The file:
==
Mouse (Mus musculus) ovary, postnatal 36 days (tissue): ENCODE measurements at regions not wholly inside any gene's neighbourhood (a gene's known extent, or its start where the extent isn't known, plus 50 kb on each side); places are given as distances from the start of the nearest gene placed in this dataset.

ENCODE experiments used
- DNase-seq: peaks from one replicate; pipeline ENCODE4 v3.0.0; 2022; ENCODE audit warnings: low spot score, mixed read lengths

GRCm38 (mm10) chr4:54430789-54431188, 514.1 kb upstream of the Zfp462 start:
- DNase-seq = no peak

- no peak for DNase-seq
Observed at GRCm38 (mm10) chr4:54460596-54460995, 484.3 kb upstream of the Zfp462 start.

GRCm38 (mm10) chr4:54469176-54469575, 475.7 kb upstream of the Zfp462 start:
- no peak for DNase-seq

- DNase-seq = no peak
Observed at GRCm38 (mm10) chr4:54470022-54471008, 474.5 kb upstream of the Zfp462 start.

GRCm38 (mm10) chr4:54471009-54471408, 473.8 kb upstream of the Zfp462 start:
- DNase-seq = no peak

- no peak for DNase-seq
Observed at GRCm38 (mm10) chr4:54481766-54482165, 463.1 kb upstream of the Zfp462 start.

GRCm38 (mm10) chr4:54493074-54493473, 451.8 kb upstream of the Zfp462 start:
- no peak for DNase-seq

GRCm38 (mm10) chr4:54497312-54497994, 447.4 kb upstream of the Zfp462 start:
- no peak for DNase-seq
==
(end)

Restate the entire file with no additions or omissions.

Mouse (Mus musculus) ovary, postnatal 36 days (tissue): ENCODE measurements at regions not wholly inside any gene's neighbourhood (a gene's known extent, or its start where the extent isn't known, plus 50 kb on each side); places are given as distances from the start of the nearest gene placed in this dataset.

ENCODE experiments used
- DNase-seq: peaks from one replicate; pipeline ENCODE4 v3.0.0; 2022; ENCODE audit warnings: low spot score, mixed read lengths

GRCm38 (mm10) chr4:54430789-54431188, 514.1 kb upstream of the Zfp462 start:
- DNase-seq = no peak

- no peak for DNase-seq
Observed at GRCm38 (mm10) chr4:54460596-54460995, 484.3 kb upstream of the Zfp462 start.

GRCm38 (mm10) chr4:54469176-54469575, 475.7 kb upstream of the Zfp462 start:
- no peak for DNase-seq

- DNase-seq = no peak
Observed at GRCm38 (mm10) chr4:54470022-54471008, 474.5 kb upstream of the Zfp462 start.

GRCm38 (mm10) chr4:54471009-54471408, 473.8 kb upstream of the Zfp462 start:
- DNase-seq = no peak

- no peak for DNase-seq
Observed at GRCm38 (mm10) chr4:54481766-54482165, 463.1 kb upstream of the Zfp462 start.

GRCm38 (mm10) chr4:54493074-54493473, 451.8 kb upstream of the Zfp462 start:
- no peak for DNase-seq

GRCm38 (mm10) chr4:54497312-54497994, 447.4 kb upstream of the Zfp462 start:
- no peak for DNase-seq